Garland church prepares to move to Powell

Posted 5/21/24

The Garland Community Church of God will soon be leaving Garland.

After meeting at the former Garland school house for nearly 70 years, the congregation recently purchased the former First …

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Garland church prepares to move to Powell


The Garland Community Church of God will soon be leaving Garland.

After meeting at the former Garland school house for nearly 70 years, the congregation recently purchased the former First United Methodist Church building in Powell. A move is planned for sometime this summer.

Pastor Shane Legler said the Garland church had been looking to build new when they learned the Methodist building was available.

Not only does the facility offer more space for the Garland congregation — and space specifically designed as a church — there’s also enough room to host the Powell Christian School, which will be relocating to the West Second Street building as well.

“All the needs that we needed to have met were met in that space,” Legler said last week. “It was just a God-brought thing.”


Hosting a school

The Christian school has been housed at Trinity Bible Church. While that building is well suited for education — it once served as Southside Elementary School — the space can fit no more than 60 kids, Legler said.

Roughly 40 children are signed up for the coming year at the Powell Christian School, Legler said, but it’s been growing. And by moving to the basement of the Methodist church, the school should have plenty of space for the future.

“This will provide everything we need, really,” said Legler, who also serves as the school’s administrator.

He added that the Garland Community Church of God congregation is excited about hosting the school.

“That’s their heart, is to see this ministry thrive,” he said.


Building, lot for sale

As for the church’s current building in Garland, it’s up for sale.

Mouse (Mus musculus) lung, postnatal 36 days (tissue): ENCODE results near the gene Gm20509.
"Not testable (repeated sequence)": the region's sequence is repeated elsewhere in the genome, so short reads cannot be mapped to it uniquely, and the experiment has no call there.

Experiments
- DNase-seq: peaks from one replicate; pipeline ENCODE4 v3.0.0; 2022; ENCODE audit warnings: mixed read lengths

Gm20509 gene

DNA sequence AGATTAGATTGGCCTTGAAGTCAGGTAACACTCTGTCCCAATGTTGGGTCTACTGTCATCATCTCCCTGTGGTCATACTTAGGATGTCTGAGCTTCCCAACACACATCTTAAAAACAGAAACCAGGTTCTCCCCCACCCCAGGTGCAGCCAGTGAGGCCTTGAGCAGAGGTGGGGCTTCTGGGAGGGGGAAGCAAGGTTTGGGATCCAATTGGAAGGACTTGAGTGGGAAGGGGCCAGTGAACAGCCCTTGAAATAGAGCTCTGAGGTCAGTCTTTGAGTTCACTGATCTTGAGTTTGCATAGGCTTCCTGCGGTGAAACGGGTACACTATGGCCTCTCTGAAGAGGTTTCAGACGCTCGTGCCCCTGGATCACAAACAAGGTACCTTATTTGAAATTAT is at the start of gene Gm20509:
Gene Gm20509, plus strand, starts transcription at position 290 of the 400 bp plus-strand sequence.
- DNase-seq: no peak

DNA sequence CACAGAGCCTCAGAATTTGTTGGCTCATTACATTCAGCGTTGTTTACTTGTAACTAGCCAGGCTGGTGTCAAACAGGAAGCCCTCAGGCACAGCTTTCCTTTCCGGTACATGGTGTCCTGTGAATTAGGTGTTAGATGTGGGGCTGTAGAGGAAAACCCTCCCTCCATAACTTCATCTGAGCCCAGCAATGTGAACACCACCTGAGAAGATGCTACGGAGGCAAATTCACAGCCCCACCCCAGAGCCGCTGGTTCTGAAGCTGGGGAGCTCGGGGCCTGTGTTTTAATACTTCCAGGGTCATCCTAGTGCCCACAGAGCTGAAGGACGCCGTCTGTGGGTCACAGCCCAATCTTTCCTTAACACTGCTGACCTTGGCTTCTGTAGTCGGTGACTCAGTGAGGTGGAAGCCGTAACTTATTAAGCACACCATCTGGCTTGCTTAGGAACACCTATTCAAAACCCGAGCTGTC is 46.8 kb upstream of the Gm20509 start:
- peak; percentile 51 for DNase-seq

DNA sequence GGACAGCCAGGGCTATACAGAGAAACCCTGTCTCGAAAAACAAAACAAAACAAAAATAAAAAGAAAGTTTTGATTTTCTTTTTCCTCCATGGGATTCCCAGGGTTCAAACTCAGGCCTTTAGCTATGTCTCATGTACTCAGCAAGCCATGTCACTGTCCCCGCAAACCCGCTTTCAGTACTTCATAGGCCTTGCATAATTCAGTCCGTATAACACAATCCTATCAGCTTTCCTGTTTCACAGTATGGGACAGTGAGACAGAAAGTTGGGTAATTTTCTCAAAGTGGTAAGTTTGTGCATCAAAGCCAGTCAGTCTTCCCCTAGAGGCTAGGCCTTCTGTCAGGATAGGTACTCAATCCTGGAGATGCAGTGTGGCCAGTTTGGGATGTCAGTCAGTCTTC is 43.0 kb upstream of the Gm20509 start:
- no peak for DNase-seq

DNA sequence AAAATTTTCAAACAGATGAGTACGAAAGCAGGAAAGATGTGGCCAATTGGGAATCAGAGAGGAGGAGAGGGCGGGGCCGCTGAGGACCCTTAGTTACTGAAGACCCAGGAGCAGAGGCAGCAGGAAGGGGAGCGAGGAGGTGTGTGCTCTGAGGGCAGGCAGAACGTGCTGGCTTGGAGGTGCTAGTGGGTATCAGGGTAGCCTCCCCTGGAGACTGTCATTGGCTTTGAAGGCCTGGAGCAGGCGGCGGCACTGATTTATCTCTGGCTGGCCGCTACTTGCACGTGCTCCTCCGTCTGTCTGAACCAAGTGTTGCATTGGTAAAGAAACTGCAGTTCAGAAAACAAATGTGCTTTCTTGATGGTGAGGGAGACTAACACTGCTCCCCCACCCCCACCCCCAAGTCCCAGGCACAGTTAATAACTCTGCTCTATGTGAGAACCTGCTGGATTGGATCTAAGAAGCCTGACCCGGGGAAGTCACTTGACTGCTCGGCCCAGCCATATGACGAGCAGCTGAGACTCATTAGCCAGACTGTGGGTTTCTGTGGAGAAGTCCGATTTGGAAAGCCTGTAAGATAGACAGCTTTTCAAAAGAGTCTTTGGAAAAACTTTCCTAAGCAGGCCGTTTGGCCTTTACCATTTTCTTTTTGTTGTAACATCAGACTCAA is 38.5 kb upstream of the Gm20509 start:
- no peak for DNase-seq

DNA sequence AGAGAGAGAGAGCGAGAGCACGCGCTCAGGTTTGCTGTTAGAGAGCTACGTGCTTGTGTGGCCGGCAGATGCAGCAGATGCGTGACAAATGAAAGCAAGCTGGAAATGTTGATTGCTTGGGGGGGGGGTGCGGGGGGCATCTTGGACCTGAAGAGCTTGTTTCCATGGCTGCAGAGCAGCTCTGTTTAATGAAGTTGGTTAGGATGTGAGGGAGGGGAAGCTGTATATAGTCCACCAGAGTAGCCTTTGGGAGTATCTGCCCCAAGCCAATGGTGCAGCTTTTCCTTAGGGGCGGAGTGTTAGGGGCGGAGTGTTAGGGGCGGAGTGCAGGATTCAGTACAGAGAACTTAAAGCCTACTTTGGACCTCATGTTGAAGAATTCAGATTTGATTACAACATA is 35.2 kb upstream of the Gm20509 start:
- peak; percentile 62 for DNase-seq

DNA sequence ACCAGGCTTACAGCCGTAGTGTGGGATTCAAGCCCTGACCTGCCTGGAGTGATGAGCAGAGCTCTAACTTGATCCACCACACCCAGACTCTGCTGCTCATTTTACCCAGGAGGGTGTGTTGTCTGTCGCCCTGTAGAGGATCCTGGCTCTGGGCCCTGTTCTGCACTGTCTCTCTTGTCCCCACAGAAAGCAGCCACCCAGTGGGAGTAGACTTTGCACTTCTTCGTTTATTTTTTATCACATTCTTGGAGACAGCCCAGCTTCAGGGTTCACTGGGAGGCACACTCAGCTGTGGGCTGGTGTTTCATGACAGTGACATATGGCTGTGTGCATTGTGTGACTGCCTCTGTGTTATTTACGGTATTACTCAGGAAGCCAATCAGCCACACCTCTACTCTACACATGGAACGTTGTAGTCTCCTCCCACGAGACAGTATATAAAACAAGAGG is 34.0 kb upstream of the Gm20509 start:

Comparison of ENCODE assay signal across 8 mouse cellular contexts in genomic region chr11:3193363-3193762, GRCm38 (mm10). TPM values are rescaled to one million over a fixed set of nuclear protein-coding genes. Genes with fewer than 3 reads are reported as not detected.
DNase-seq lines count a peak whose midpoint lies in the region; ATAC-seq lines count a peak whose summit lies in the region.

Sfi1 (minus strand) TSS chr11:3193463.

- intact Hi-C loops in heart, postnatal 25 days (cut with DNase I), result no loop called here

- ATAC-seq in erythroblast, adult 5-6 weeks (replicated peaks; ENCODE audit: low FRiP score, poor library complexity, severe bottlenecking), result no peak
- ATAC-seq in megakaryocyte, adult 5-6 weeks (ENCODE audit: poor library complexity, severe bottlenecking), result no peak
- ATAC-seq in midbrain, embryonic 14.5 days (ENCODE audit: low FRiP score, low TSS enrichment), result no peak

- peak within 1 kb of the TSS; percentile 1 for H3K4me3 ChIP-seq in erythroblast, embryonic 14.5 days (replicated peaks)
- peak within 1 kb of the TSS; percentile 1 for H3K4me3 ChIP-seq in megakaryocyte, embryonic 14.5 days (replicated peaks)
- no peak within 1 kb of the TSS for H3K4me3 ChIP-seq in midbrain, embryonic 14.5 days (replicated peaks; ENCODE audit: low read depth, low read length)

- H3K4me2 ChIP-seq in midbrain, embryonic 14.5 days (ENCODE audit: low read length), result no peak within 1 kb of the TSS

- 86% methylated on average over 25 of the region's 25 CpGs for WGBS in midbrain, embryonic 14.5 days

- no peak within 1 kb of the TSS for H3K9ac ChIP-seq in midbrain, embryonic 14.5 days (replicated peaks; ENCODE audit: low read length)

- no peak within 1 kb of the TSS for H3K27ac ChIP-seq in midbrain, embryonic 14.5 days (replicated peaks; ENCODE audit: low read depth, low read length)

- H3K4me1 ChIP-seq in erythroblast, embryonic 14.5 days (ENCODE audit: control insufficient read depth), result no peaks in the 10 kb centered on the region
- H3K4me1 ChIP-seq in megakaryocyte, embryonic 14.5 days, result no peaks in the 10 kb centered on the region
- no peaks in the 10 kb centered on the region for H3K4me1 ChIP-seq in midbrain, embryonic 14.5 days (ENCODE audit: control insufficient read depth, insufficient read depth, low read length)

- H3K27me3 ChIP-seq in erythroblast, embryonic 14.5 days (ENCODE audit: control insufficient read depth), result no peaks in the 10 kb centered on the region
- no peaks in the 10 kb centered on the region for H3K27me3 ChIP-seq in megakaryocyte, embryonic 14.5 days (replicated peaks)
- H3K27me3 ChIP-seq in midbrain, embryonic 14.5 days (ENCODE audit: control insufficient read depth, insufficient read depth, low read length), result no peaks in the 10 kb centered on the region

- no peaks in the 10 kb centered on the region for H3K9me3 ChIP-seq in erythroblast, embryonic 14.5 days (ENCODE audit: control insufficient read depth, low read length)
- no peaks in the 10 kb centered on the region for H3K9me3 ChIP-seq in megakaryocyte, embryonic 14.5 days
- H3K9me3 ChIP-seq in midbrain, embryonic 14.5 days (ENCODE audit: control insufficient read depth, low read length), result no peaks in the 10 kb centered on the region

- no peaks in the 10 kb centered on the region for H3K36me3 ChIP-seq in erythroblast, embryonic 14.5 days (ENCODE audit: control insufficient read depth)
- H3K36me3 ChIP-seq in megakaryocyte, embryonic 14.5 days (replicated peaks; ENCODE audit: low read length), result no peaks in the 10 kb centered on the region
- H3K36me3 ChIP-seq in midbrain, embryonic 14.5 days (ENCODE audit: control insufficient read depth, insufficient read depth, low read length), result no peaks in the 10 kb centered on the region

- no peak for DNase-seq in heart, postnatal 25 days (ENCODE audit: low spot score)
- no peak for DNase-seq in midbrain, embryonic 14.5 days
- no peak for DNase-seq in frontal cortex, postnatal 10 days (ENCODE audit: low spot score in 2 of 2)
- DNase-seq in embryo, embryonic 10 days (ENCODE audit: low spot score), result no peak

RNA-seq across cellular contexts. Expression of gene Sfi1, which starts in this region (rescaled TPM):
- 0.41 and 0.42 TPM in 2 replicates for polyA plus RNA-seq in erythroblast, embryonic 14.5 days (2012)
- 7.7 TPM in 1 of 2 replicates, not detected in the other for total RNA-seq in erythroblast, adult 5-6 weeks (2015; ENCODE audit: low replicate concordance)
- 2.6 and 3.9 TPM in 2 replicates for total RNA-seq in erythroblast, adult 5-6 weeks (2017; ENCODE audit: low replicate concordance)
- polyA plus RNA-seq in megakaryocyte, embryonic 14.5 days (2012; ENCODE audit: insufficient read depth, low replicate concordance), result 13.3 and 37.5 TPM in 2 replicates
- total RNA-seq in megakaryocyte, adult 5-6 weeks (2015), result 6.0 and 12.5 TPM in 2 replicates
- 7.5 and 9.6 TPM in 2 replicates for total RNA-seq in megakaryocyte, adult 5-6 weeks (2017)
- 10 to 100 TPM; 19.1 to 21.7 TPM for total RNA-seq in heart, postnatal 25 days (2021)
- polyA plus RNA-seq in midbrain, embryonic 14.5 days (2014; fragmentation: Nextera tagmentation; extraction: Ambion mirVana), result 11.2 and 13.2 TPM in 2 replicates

Constructed in 1918 as the Garland school, it later became the Garland clubhouse and then, sometime in the mid or late 1950s, became the meeting place for the church, Legler said.

The building is 5,400 square feet, situated on a nearly 1-acre lot with a two-car garage. It includes three bedrooms and two-and-a-half bathrooms with two kitchens, as the second floor previously served as a parsonage.

“You can reconvert that to a living space, or else you can convert it to a rental place or have a studio down there,” Legler said of the property. “I mean, there’s all kinds of stuff that you could do with it.”

It’s currently priced at $595,000 while another nearby 0.32 acre vacant parcel owned by the church is separately listed for $125,000.


Future plans

No date has been set for the Garland church’s move into Powell — nor has the congregation decided what it will call itself going forward.

“We just figured the important stuff [first],” Legler said with a laugh.

While many details are still being pinned down, the church already knows it would like the annual Vespers Christmas concert and other events to remain at the building, Legler added, “so the community’s not going to lose out on anything.”


Methodists set service of farewell to building

Leaving its longtime home building at 137 W. Second St., First United Methodist Church will hold a worship service of de-consecreation on Sunday, June 2 at 4 p.m.

“We welcome all who would like to attend this meaningful service as we say farewell to our worship time in this facility,” said Patty Wurzel, chair of the UMC council.

After the service, there will be a procession to Union Presbyterian Church at Third and Bent streets. Going forward, Methodists will be joining in worship with the Union Presbyterian Church as a combined congregation in a federated church.

The Methodist church building has been sold to the Garland Community Church of God which will take full possession of the Methodist church building on July 1.

Established in 1915, First United Methodist Church of Powell has been active in the community “and seen many changes, withstood storms and been a part of many family celebrations and gatherings for nearly 110 years,” Wurzel said.  “We also encourage everyone to join us in worship as we look to the future, embarking on this new spiritual journey for the United Methodist Church.”

— By Dave Bonner